Learning Technologist of the Year – 2nd place in Individual Category

Last week, I was hugely honoured to be awarded second place in Learning Technologist of the Year (2018) in the Individual category.

It began by an application in June 2018, which was a Google form. It took a lot of thinking about an a lot of planning – and my first thought was that I wished I had been more systematic about collecting feedback and evidence of the work that I had been doing. I knew that the work I was doing as in Assistive Technologies and Accessibility at Huddersfield University was having a positive impact, as people kept telling me, but I had to collect that information to support my application.

I had felt for some time that what we were doing at Huddersfield University was different. My role was located in Computing and Library Services, but the majority of my work was with Disability and Student Services. This meant that I could be a ‘bridge’ between the two departments and had ways of influencing both sides and working together with colleagues in both situations.

In July 2018, I was invited by the Panel to an Interview in Milton Keynes at the Open University, where I was interviewed by 4 of the Panel for the award. I kept telling myself ‘It’s not a job interview – you’re already doing OK’ – but it didn’t make it any less nerve-wracking. I wanted to give the panel a taste of some of the work I was doing with disability and accessibility, so on arrival, I gave all the panel a blindfold and I introduced my presentation using JAWS software, so they heard me opening the presentation and reading the first part, but they couldn’t see what was on the screen. A large part of my work last year was with VI students and it was great to be able to share a little of that with the panel.

In August 2018, I heard that I was a finalist! Great excitement and astonishment and a booking for ALT-C. This also coincided with a big move for me – up to Stirling University in Scotland. It had all happened rather quickly and so I was in the strange position of being a finalist for the role I had actually now completed whilst trying to start a new job.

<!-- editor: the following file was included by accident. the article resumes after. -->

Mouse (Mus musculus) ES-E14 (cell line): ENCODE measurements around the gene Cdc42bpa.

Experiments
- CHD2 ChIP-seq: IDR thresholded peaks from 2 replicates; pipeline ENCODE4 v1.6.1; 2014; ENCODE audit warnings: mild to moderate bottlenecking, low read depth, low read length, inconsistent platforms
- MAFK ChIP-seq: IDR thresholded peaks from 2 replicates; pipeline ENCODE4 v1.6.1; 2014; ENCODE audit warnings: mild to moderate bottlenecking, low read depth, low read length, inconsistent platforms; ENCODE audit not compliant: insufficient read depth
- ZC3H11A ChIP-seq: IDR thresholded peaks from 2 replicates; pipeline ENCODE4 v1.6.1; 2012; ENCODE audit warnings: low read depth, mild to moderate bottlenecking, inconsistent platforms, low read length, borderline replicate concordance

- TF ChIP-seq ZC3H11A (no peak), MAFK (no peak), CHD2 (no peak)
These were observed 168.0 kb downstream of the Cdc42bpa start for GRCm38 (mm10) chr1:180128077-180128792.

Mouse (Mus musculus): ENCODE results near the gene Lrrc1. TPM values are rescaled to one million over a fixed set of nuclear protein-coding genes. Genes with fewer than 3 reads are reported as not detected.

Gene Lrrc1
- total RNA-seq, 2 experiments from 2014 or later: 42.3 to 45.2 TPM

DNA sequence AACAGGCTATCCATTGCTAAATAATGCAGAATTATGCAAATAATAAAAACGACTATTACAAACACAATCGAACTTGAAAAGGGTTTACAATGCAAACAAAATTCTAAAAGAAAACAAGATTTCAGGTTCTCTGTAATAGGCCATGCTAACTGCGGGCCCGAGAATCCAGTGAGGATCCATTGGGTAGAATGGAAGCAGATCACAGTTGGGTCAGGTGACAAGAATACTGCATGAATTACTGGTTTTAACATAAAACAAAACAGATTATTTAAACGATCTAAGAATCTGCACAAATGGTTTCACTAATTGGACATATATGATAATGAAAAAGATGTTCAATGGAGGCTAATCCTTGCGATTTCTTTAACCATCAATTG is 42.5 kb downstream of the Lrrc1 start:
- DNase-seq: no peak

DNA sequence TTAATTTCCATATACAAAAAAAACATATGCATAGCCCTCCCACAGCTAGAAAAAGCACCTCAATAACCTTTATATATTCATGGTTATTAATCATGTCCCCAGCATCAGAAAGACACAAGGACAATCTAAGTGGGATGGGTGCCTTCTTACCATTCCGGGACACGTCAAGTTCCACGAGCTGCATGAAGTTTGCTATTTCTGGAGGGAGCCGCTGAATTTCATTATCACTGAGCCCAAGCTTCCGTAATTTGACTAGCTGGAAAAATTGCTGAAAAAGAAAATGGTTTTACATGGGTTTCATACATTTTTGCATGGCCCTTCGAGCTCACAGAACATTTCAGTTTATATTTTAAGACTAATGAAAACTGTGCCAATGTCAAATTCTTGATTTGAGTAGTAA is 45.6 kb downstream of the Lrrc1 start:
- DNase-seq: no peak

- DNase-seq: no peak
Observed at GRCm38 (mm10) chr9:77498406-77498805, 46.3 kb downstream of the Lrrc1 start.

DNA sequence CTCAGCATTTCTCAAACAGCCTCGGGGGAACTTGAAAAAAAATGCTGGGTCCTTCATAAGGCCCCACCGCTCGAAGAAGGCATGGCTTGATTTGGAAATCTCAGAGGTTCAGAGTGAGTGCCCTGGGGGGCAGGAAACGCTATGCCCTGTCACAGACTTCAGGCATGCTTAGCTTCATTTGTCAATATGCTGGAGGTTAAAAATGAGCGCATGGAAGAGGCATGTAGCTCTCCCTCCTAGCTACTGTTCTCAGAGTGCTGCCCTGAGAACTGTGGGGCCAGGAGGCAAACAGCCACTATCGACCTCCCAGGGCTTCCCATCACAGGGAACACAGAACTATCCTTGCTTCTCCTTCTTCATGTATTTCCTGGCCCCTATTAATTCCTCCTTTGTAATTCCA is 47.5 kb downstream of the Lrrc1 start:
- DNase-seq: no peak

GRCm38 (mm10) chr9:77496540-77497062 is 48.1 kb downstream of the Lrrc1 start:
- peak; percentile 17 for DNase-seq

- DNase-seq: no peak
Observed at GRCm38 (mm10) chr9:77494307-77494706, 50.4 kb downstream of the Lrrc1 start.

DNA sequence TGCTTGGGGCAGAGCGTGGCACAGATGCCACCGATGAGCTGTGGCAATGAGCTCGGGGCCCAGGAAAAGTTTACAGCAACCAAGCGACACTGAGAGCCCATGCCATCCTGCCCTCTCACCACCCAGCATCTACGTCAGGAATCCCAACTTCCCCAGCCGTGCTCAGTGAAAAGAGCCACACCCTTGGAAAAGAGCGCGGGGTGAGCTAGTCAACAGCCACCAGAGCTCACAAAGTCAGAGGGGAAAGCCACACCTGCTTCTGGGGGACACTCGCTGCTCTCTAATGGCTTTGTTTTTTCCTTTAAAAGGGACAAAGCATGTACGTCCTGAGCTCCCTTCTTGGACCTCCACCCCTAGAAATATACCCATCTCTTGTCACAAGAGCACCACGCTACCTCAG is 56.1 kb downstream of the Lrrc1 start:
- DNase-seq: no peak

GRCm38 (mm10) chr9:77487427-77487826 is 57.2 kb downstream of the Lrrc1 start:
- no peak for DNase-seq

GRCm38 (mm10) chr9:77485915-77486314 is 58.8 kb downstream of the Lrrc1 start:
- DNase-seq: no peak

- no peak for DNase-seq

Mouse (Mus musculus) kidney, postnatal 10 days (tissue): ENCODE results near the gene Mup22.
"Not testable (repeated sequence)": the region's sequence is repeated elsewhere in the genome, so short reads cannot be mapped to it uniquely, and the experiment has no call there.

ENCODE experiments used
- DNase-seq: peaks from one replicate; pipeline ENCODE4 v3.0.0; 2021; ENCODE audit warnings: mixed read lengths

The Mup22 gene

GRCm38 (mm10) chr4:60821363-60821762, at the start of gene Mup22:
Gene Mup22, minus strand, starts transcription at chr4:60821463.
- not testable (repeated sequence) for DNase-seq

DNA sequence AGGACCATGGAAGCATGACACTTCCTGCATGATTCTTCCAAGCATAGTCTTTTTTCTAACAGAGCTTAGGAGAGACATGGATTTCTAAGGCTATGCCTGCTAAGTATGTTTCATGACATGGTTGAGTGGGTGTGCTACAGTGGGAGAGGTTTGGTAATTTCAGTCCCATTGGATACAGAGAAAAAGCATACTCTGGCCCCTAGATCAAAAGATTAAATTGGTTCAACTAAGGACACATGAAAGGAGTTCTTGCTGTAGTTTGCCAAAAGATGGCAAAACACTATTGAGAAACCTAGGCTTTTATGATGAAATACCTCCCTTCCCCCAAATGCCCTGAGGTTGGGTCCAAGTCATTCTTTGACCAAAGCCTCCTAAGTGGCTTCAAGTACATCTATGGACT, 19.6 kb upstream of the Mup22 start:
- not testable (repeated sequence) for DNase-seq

September 2018 came around very quickly and I set off down to Manchester. I felt sick with nerves. For me, this award wasn’t so much about ‘me’ as wanting to raise the profile of what could be achieved when an inclusive approach is taken to software and accessibility. I had learned that placing these services at the heart of what we do means that some students gained in independence and needed less support because the software and technology they needed were readily available. I also learned that software that is often billed as being ‘assistive’ can be useful for everybody (eg MindView, Read&Write, Sonocent Audio NoteTaker)

I was completely overwhelmed to get the award. A huge rush and mix of emotions as I had left the job that I had the award for and yet gained the recognition that it was a job well done, that the hard work really was having an impact. I can’t thank Huddersfield enough for the support they gave the ‘HudStudy’ project. I was given the space and the resources to develop something new and exciting, which will live on for the benefit of students at the University in the future. Even though I have now taken on a new role, I am passionate about technology NOT being a barrier to students as they learn and about the provision of readily-accessible materials and software which can be enabling for the disabled learner.

A BIG thank you to ALT for organising the awards process, which gave me a lot to think about and reflect on; if you know the work you are doing is valuable, I would highly recommend that you apply next year – just make sure that you document and evidence everything you do. Also a HUGE thank you to Huddersfield University for supporting the development of ‘HudStudy‘.



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